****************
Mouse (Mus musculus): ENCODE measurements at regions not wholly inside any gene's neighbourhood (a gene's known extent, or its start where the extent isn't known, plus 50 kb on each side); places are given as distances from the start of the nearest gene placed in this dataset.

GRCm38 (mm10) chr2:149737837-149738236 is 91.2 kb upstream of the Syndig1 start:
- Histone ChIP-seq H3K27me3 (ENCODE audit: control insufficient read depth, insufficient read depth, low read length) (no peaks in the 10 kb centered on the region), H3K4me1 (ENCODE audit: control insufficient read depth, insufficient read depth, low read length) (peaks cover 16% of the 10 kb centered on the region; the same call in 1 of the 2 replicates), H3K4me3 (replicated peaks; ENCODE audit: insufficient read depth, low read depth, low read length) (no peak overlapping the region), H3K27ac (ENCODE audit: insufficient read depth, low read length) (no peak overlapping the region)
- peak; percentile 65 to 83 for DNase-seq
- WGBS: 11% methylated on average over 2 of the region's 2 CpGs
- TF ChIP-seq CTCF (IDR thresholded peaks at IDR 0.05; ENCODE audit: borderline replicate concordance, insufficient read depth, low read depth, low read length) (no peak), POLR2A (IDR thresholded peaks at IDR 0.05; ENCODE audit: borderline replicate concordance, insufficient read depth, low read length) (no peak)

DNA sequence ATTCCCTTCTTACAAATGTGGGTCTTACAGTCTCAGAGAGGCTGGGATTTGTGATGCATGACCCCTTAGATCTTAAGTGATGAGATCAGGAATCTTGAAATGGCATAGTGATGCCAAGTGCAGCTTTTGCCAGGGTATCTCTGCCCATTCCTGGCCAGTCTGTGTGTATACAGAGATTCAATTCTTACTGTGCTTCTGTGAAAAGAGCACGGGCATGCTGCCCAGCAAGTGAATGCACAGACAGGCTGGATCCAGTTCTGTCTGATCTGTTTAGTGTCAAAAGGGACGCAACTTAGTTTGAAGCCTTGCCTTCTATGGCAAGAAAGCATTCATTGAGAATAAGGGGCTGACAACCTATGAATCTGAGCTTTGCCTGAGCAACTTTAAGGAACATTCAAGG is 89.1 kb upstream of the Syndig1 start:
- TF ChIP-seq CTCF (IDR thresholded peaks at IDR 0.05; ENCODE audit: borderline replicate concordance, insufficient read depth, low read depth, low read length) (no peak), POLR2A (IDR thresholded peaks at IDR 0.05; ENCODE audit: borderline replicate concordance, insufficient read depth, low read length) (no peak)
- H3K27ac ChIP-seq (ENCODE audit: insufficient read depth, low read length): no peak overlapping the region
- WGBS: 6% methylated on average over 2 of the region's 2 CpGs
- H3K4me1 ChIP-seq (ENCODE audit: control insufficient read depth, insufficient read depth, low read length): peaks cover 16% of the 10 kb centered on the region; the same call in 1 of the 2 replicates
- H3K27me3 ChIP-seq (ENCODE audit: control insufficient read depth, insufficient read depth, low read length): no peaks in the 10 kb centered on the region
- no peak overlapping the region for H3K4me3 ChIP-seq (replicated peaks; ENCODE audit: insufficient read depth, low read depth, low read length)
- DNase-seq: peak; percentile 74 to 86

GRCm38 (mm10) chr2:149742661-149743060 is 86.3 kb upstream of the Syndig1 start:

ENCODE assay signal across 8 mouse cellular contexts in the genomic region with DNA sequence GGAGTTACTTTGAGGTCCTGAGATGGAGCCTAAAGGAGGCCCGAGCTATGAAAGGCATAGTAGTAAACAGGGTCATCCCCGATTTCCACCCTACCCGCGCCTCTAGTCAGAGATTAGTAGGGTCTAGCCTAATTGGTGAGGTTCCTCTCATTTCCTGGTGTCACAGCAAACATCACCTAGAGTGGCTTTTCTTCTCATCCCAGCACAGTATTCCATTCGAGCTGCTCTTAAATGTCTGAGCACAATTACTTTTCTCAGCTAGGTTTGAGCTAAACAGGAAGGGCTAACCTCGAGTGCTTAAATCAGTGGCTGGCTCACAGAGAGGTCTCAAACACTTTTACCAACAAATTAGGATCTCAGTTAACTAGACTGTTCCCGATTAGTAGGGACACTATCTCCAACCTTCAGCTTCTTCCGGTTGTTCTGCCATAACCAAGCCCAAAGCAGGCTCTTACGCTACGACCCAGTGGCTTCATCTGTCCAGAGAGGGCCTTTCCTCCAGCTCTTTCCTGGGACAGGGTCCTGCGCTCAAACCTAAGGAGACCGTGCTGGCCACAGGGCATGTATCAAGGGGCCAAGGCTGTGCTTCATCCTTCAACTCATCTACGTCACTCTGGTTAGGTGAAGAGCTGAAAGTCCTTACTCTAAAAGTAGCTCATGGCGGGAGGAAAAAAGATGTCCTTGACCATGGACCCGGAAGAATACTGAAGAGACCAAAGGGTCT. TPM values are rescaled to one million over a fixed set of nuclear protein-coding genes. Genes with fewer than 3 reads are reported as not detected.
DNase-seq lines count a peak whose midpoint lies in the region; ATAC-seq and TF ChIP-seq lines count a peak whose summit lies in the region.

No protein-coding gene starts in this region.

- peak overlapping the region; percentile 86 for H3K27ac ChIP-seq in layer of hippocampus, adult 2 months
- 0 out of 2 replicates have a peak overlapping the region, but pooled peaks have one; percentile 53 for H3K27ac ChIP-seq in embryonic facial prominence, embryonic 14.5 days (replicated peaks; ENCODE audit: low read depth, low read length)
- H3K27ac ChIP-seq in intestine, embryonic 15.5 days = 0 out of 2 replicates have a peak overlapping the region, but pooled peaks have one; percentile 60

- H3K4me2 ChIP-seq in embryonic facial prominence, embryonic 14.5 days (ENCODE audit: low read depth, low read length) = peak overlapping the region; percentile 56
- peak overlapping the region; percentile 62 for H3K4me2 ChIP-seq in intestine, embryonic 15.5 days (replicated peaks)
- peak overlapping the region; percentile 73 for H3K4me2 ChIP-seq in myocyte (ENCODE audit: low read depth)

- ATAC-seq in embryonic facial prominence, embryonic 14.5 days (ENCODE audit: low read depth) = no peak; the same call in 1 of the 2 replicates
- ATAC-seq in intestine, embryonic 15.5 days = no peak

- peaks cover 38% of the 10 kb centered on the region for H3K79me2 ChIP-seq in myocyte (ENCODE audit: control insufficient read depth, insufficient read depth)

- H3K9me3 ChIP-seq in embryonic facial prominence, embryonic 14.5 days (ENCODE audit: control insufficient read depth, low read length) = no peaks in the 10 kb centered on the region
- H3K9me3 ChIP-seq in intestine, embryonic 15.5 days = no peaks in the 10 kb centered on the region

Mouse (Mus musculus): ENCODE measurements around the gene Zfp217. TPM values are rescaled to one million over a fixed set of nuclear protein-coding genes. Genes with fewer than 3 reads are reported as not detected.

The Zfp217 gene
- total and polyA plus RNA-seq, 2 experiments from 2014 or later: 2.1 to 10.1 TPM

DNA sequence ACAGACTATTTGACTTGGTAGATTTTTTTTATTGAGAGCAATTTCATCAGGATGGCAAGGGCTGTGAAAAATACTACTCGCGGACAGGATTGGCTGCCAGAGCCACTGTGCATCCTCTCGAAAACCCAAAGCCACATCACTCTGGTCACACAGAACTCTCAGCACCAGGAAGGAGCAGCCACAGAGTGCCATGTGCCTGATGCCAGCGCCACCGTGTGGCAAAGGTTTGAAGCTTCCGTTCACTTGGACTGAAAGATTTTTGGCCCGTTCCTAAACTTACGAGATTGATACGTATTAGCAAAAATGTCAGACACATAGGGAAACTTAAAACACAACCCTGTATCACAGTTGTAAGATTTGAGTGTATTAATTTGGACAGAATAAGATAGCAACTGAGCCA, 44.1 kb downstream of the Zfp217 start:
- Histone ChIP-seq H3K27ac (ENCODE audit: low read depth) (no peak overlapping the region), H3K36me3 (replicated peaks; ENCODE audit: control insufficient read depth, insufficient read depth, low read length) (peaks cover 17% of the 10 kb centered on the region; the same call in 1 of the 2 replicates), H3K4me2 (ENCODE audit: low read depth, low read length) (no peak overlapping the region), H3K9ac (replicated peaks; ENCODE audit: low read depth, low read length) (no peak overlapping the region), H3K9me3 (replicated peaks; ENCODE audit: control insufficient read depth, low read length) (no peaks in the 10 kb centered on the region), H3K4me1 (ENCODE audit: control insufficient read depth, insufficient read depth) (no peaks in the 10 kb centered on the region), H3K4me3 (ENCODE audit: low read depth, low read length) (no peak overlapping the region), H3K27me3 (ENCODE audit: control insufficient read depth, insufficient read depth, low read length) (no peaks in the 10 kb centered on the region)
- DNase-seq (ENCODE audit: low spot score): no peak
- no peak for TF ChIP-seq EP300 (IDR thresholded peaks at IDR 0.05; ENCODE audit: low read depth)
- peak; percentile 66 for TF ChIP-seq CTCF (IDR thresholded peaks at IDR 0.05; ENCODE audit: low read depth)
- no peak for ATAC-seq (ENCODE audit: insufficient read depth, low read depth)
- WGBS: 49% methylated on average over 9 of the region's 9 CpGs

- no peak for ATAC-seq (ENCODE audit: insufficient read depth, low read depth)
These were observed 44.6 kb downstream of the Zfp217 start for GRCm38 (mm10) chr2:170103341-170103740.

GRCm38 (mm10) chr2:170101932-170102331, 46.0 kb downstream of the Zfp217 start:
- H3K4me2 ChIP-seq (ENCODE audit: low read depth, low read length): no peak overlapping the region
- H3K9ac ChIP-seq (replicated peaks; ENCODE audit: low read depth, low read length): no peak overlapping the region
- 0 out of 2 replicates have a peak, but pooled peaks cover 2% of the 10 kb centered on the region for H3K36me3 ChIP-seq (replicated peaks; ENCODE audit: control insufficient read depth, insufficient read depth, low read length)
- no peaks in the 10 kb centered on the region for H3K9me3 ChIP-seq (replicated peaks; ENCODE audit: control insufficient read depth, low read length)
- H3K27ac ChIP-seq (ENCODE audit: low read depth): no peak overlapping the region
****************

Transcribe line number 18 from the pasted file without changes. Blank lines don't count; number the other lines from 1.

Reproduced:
No protein-coding gene starts in this region.